Living my mantra of Health is Everywhere, where we live, work, play, pray, and shop, I am always on the lookout for signs of health in my daily life. Today I’m in Washington, DC, speaking on a webinar led by the National Council on Patient Information and Education (NCPIE), discussing the findings in a survey of U.S. adults on self-care health care – my shorthand for healthcareDIY. And the hashtag for the webinar also speaks volumes: #OwnYourHealth.
Here’s the link to the survey resources.
On my walk from Farragut North Metro station to a nearby office where the meeting will take place, I came upon this poster in the underground, sponsored by UnitedHealth Group, the health insurance company: “Our reasons to be optimistic about the future of health care.”
The results of NCPIE’s survey, indeed, give me reasons to be optimistic about the future of health care.
Top-line, survey says, is that people want to be healthy and live lives with vitality and resilience. Nearly 9 in 10 people feel confident in their ability to take responsibility for their health, and most believe they are active in the self-care role. People also feel good about taking that control over their health.
Furthermore, 8 in 10 consumers say they’re expected to be active in managing their own health now — more than ever before.
Over one-half of consumers also want to live this DIY health-life sharing decisions with their doctors, found in the survey results. Connected to this is that a majority of people also take self-care beyond healthy eating/diet and exercise, to engaging in health “care” — getting check-ups, screenings, and preventive care.
So, yes, I’m optimistic about the future of health care….because I see a growing number of consumers — let’s call ourselves “health citizens” — who want more control over our health, and are accepting the responsibility to do so.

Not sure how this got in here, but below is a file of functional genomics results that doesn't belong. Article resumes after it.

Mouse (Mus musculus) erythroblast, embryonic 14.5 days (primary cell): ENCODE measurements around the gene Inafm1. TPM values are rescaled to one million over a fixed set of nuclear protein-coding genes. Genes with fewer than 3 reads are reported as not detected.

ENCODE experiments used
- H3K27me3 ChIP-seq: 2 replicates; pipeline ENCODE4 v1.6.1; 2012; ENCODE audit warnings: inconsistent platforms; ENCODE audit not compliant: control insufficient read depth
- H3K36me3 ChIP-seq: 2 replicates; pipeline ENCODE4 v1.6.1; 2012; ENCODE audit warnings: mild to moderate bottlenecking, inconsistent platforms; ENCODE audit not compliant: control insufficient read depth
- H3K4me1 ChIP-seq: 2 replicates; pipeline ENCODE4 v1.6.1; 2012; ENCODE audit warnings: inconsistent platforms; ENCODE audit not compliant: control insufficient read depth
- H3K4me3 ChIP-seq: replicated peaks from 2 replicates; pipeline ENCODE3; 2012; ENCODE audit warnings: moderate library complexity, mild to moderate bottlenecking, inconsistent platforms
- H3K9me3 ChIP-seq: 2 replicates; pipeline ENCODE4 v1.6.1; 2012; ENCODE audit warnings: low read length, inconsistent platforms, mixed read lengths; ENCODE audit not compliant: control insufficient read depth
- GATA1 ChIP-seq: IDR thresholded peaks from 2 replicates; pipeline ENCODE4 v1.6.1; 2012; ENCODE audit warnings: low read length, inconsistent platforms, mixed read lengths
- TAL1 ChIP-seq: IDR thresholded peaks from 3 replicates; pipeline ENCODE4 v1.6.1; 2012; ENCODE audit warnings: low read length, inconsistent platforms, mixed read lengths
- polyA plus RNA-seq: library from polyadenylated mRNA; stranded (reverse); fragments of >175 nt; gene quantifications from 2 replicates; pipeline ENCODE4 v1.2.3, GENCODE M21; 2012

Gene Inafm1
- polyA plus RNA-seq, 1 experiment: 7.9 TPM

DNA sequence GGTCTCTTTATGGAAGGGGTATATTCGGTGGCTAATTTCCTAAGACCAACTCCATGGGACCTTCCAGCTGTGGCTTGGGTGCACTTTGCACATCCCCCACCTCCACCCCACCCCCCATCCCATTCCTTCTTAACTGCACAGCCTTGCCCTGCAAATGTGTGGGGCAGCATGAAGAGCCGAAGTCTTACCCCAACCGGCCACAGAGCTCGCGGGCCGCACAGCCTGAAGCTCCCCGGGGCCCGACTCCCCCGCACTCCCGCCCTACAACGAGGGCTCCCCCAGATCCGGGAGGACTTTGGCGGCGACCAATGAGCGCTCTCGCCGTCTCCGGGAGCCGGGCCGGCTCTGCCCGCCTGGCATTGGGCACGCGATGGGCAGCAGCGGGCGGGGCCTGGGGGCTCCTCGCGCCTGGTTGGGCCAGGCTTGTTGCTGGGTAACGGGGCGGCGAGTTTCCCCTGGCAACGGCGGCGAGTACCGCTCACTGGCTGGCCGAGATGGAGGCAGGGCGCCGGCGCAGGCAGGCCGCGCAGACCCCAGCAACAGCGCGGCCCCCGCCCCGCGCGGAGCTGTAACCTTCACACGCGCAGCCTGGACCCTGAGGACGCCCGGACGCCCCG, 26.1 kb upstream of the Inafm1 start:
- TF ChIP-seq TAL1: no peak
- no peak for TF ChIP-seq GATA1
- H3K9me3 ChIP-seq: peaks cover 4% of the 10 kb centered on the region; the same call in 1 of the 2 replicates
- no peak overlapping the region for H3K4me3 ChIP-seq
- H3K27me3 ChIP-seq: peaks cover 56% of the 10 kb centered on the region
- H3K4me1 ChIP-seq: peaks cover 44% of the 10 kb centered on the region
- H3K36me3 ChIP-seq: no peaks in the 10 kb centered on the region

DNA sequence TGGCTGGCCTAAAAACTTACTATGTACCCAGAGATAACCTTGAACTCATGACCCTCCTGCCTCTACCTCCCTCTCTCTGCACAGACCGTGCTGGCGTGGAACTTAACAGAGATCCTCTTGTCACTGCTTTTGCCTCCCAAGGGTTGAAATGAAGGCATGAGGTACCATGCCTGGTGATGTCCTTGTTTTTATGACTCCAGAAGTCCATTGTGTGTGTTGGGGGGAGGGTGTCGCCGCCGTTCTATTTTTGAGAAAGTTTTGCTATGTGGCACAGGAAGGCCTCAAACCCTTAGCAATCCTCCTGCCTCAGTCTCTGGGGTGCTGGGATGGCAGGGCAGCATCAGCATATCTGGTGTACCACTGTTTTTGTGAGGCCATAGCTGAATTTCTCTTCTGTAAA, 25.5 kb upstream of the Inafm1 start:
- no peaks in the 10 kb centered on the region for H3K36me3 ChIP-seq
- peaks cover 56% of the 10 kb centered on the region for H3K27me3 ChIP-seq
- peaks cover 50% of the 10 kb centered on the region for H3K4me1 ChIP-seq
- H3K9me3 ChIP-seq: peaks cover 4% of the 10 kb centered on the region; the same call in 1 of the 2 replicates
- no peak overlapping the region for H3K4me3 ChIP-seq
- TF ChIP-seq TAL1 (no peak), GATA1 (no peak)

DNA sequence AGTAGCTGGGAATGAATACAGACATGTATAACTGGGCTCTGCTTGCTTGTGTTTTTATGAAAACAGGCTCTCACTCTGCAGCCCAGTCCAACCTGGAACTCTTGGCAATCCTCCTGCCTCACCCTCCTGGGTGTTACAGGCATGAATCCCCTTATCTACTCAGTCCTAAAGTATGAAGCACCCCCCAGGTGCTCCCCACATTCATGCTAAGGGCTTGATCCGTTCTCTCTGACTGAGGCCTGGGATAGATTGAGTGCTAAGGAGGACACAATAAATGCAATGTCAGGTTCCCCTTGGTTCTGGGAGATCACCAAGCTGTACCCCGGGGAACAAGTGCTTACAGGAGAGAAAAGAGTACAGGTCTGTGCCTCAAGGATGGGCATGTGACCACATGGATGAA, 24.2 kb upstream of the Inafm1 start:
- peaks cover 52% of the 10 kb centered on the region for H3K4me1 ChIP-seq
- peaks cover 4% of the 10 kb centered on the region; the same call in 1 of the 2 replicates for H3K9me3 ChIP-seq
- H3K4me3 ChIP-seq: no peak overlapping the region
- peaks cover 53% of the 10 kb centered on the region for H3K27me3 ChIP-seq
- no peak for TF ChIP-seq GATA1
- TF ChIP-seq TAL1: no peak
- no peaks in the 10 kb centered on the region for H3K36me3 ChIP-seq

Health Populi’s Hot Points: Consumers shift toward high-deductible health plans is motivating people to better understand their health care costs before they get the service, buy the product, and receive a bill or receipt. This transparency is still largely elusive in healthcare — at hospitals and doctors offices. But accessing health in retail health environments at the pharmacy, grocery or Big Box store allows people to get this kind of health-price transparency. Over-the-counter drugs, a cornerstone of self-care, come branded and store/private-labelled, allowing consumers to price and brand-compare at the point-of-purchase. Furthermore, the Drug Facts laberl is designed to be communicate clearly risks of products.
With the switch of branded prescription drugs to OTCs, for gut, allergy, eye care, and other conditions, consumers have save $millions taking advantage of these self-care products. We’ll expect to see the switch of other types of branded Rx’s in the coming years, which, when taken appropriately and by the right person at the right time, will give people greater convenience, access, and cost-savings when engaging in health/care.